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callback function RRS feed

  • Question

  • hi i got this callback function from the web. and it work brilliantly

    im just having trouble trying to use a overloaded function with the class..

    heres my code

     

    help is very much appreciated thanks

    #pragma once
    
    class cCallback
    {
    	public:
    		virtual int Execute(const char *Param) const =0;
    		virtual int Execute(int index, const char *Param) const =0; // trying to overload the function Execute? so made 2 function with same name but different parameters
    };
    
    
    template <class cInstance>
    
    class TCallback : public cCallback // Inheriting
    {
    	public:
    
    		TCallback() // constructor
    		{
    			// Important : zeroing the pointer so we later can check for errors
    			pFunction = 0;
    		}
    
    		// (You can change the callback to take more parameters or to return something)
    		typedef int (cInstance::*tFunction)(const char *Param);
    		//typedef int (cInstance::*tFunction)(int index, const char *Param);
    		
    		// Execute the Callback
    		virtual int Execute(const char *Param) const 
    		{
    			if (pFunction) return (cInst->*pFunction)(Param);
    			else printf("ERROR : the callback function has not been defined !!!!");
    			// an undefined callback function will crash the program if you don't check here !
    			return 1;
    		}
    
    		virtual int Execute(int index, const char *Param) const 
    		{
    			if (pFunction) return (cInst->*pFunction)(index,Param);
    			else printf("ERROR : the callback function has not been defined !!!!");
    			// an undefined callback function will crash the program if you don't check here !
    			return 1;
    		}
    
    		// Set or change the Callback
    		void SetCallback (cInstance *cInstancePointer, 
    						 tFunction  pFunctionPointer)
    		{
    			cInst   = cInstancePointer;
    			pFunction = pFunctionPointer;
    		}
    
    	private:
    		cInstance *cInst;
    		tFunction pFunction;
    };
    
    
    
    

    Monday, July 26, 2010 10:06 AM

Answers

  • How are you actually trying to use these callbacks?  Are you trying somehow to use an abstract callback class?  If so, what you probably want is the Command Pattern,

    It won't work the way you show above, because the definition of tFunction is going to be tied to one or other of the function signatures.

    What you can do is make the function signature a template argument;  in this case, the underlying base class isn't going to be much use to you for defining function signatures.


    Answering policy: see profile.
    • Marked as answer by Yi Feng Li Monday, August 2, 2010 2:10 AM
    Monday, July 26, 2010 10:23 AM
  • Ugh, what a mess. Why not use std::tr1::function and avoid all this?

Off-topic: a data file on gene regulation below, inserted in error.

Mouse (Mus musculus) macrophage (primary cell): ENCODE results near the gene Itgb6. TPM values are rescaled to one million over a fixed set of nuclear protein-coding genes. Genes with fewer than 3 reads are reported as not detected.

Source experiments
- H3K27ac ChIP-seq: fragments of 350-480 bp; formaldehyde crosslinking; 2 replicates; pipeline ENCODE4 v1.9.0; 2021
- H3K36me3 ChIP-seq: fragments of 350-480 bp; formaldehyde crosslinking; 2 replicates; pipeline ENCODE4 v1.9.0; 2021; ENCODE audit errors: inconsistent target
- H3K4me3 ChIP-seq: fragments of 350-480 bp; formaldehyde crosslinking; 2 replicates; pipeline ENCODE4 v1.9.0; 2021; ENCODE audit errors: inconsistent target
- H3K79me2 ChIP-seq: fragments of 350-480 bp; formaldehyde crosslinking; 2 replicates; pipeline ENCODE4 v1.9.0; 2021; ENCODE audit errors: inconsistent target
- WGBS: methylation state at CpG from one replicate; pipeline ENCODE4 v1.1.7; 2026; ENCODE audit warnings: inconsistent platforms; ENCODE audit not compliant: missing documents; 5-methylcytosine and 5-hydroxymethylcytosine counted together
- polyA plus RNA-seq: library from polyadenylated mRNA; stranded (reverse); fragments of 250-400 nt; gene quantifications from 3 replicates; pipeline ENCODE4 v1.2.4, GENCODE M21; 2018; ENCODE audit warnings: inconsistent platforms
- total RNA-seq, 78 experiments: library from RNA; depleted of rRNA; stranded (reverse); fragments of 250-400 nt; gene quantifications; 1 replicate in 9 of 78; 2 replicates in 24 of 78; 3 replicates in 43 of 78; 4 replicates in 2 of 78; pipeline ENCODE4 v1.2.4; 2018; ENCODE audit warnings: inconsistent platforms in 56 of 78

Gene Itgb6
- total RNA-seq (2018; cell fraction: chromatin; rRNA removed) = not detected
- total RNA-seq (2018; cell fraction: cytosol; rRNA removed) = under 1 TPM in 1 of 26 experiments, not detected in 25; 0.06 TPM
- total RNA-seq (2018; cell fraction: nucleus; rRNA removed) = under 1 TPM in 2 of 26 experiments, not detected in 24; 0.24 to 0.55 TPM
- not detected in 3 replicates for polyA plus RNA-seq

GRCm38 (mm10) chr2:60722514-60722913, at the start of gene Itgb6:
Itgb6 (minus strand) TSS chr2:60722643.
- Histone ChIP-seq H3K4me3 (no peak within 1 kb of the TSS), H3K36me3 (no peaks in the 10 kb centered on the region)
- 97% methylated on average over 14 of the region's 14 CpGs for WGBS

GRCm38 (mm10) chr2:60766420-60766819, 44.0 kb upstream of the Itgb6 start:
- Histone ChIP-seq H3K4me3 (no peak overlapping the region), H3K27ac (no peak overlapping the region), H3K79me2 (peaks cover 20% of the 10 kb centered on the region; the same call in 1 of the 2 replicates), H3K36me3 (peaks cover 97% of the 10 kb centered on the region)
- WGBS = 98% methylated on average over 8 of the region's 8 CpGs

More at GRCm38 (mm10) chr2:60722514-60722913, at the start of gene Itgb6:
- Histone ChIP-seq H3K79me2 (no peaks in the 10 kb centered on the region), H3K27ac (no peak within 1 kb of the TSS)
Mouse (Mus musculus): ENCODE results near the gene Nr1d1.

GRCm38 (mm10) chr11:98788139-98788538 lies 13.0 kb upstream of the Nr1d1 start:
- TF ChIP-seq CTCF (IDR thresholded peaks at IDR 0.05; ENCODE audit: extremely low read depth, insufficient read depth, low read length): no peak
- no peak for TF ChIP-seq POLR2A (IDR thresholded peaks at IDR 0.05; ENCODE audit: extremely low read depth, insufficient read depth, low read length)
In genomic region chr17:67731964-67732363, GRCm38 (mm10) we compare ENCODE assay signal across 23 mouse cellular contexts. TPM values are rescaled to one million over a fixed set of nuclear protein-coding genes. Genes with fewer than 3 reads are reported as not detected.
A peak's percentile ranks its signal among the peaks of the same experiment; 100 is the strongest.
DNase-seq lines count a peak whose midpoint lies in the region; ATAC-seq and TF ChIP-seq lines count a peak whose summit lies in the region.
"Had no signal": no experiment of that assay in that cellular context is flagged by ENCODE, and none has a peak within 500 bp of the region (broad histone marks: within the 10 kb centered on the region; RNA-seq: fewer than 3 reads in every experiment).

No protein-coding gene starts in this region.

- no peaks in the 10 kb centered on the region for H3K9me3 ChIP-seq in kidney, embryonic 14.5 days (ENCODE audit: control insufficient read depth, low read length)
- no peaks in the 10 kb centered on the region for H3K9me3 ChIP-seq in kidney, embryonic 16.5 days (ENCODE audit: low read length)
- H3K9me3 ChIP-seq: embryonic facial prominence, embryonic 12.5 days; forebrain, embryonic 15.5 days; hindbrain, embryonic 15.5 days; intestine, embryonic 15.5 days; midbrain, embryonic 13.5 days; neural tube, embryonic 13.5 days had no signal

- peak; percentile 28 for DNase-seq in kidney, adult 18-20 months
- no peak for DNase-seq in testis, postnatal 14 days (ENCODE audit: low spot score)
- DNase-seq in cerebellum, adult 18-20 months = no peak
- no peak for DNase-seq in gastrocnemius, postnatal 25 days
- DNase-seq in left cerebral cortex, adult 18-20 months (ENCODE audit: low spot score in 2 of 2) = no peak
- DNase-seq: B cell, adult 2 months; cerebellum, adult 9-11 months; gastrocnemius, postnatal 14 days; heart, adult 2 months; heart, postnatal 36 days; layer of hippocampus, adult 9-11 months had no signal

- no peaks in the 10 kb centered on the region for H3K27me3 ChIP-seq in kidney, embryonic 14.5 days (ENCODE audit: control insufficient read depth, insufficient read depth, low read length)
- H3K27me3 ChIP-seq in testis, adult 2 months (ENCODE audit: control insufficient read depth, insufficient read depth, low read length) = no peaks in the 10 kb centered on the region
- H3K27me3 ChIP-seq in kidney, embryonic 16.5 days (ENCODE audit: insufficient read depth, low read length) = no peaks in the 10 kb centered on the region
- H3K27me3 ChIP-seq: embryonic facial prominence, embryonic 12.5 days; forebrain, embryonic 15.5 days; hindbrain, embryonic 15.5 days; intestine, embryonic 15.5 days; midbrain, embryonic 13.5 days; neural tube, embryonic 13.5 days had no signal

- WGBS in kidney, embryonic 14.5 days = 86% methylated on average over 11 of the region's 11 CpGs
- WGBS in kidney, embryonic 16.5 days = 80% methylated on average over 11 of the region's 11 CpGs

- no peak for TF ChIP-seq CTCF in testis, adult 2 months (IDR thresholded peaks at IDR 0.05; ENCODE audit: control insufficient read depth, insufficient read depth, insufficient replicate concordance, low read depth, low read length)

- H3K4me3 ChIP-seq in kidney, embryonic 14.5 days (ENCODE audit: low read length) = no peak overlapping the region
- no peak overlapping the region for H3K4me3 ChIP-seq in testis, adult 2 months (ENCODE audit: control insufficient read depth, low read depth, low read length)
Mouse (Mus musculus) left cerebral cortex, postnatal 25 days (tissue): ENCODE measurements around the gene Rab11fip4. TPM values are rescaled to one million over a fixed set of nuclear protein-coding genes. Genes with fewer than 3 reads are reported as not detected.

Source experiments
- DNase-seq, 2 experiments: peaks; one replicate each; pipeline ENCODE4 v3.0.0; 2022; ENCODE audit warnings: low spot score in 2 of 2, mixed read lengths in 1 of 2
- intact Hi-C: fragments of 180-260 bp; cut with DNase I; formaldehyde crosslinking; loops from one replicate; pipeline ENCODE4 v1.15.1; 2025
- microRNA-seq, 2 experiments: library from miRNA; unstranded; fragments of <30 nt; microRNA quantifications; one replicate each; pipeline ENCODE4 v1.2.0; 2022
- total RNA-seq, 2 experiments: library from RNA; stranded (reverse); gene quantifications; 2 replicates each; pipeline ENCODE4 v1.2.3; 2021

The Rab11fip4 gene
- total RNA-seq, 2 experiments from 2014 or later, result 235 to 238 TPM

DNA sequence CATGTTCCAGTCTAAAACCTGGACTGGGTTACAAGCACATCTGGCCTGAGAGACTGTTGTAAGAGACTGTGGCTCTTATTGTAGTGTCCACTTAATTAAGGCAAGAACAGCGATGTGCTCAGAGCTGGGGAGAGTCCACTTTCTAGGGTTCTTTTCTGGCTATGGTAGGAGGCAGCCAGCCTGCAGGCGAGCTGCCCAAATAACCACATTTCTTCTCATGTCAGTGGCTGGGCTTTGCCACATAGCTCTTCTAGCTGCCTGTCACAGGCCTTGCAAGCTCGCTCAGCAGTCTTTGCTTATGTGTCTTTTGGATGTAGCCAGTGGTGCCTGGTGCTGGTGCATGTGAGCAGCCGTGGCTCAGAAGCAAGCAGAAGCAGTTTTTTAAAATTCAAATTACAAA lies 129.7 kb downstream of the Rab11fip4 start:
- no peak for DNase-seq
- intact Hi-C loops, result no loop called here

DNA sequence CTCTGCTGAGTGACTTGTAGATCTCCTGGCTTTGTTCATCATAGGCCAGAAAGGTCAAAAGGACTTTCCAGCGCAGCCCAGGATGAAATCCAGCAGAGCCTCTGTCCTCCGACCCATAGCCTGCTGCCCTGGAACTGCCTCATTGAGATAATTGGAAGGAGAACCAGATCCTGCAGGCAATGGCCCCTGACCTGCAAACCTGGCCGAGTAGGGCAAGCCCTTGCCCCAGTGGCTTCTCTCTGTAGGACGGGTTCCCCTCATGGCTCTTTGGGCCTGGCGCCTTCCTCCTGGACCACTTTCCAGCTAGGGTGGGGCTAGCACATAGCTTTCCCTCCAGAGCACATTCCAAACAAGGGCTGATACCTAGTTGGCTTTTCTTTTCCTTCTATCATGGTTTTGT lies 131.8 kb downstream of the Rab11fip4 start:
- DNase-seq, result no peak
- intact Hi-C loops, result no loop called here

• Marked as answer by Yi Feng Li Monday, August 2, 2010 2:10 AM
    Monday, July 26, 2010 11:51 AM

All replies

  • How are you actually trying to use these callbacks?  Are you trying somehow to use an abstract callback class?  If so, what you probably want is the Command Pattern,

    It won't work the way you show above, because the definition of tFunction is going to be tied to one or other of the function signatures.

    What you can do is make the function signature a template argument;  in this case, the underlying base class isn't going to be much use to you for defining function signatures.


    Answering policy: see profile.
    • Marked as answer by Yi Feng Li Monday, August 2, 2010 2:10 AM
    Monday, July 26, 2010 10:23 AM
  • i set the function like so

    i_CallbackOutput.SetCallback(this, &Socket::CallBack_Recv); // CallBack_Recv is a function which matches  Execute(const char *Param)

    p_CallbackOutput = &i_CallbackOutput;

     

    int CallBack_Recv(const char* callback)

    {

    cout << callback << endl;

    }

     

    and i call the function like so:

     p_CallbackOutput->Execute("Callback");

     

    it works when i use one function but when i try and overload it.. it doesnt.. for obvious reasons

     

     

     

    Monday, July 26, 2010 10:55 AM
  • Ugh, what a mess. Why not use std::tr1::function and avoid all this?
    • Marked as answer by Yi Feng Li Monday, August 2, 2010 2:10 AM
    Monday, July 26, 2010 11:51 AM
  • i dont have std::tr1::function on my computer
    Monday, July 26, 2010 12:24 PM
  • What version of VC++ are you using? There's always boost.function...
    Monday, July 26, 2010 12:50 PM
  • Hi Project-NZ,

    The std::tr1 is the Visual C++ implementation of the proposed extensions of the C++ ISO standard that are included in the draft document, "Technical Report 1." Normally, you can use function feature by  

     

    #include <functional>
    

     

    Cheers,

    Yi


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    Wednesday, July 28, 2010 5:00 AM